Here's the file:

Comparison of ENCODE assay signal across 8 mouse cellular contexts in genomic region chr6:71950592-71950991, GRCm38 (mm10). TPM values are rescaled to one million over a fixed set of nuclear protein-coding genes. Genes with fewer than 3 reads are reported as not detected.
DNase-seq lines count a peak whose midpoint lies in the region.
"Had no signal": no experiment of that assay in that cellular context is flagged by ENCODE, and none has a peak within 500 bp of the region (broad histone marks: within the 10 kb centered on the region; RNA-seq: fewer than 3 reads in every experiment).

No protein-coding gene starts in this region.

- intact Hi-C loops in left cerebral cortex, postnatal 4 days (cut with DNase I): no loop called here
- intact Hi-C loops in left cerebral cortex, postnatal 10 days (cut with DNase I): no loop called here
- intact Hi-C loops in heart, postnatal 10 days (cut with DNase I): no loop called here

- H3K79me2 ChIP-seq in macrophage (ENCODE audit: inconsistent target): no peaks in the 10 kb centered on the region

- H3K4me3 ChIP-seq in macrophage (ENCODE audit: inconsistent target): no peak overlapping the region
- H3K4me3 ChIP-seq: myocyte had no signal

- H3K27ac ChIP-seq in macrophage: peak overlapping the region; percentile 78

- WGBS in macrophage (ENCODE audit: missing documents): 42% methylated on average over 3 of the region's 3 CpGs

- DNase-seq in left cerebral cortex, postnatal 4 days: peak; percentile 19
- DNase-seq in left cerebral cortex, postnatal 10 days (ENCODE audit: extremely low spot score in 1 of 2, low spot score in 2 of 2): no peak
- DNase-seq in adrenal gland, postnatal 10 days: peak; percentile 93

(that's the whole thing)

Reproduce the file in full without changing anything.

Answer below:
Comparison of ENCODE assay signal across 8 mouse cellular contexts in genomic region chr6:71950592-71950991, GRCm38 (mm10). TPM values are rescaled to one million over a fixed set of nuclear protein-coding genes. Genes with fewer than 3 reads are reported as not detected.
DNase-seq lines count a peak whose midpoint lies in the region.
"Had no signal": no experiment of that assay in that cellular context is flagged by ENCODE, and none has a peak within 500 bp of the region (broad histone marks: within the 10 kb centered on the region; RNA-seq: fewer than 3 reads in every experiment).

No protein-coding gene starts in this region.

- intact Hi-C loops in left cerebral cortex, postnatal 4 days (cut with DNase I): no loop called here
- intact Hi-C loops in left cerebral cortex, postnatal 10 days (cut with DNase I): no loop called here
- intact Hi-C loops in heart, postnatal 10 days (cut with DNase I): no loop called here

- H3K79me2 ChIP-seq in macrophage (ENCODE audit: inconsistent target): no peaks in the 10 kb centered on the region

- H3K4me3 ChIP-seq in macrophage (ENCODE audit: inconsistent target): no peak overlapping the region
- H3K4me3 ChIP-seq: myocyte had no signal

- H3K27ac ChIP-seq in macrophage: peak overlapping the region; percentile 78

- WGBS in macrophage (ENCODE audit: missing documents): 42% methylated on average over 3 of the region's 3 CpGs

- DNase-seq in left cerebral cortex, postnatal 4 days: peak; percentile 19
- DNase-seq in left cerebral cortex, postnatal 10 days (ENCODE audit: extremely low spot score in 1 of 2, low spot score in 2 of 2): no peak
- DNase-seq in adrenal gland, postnatal 10 days: peak; percentile 93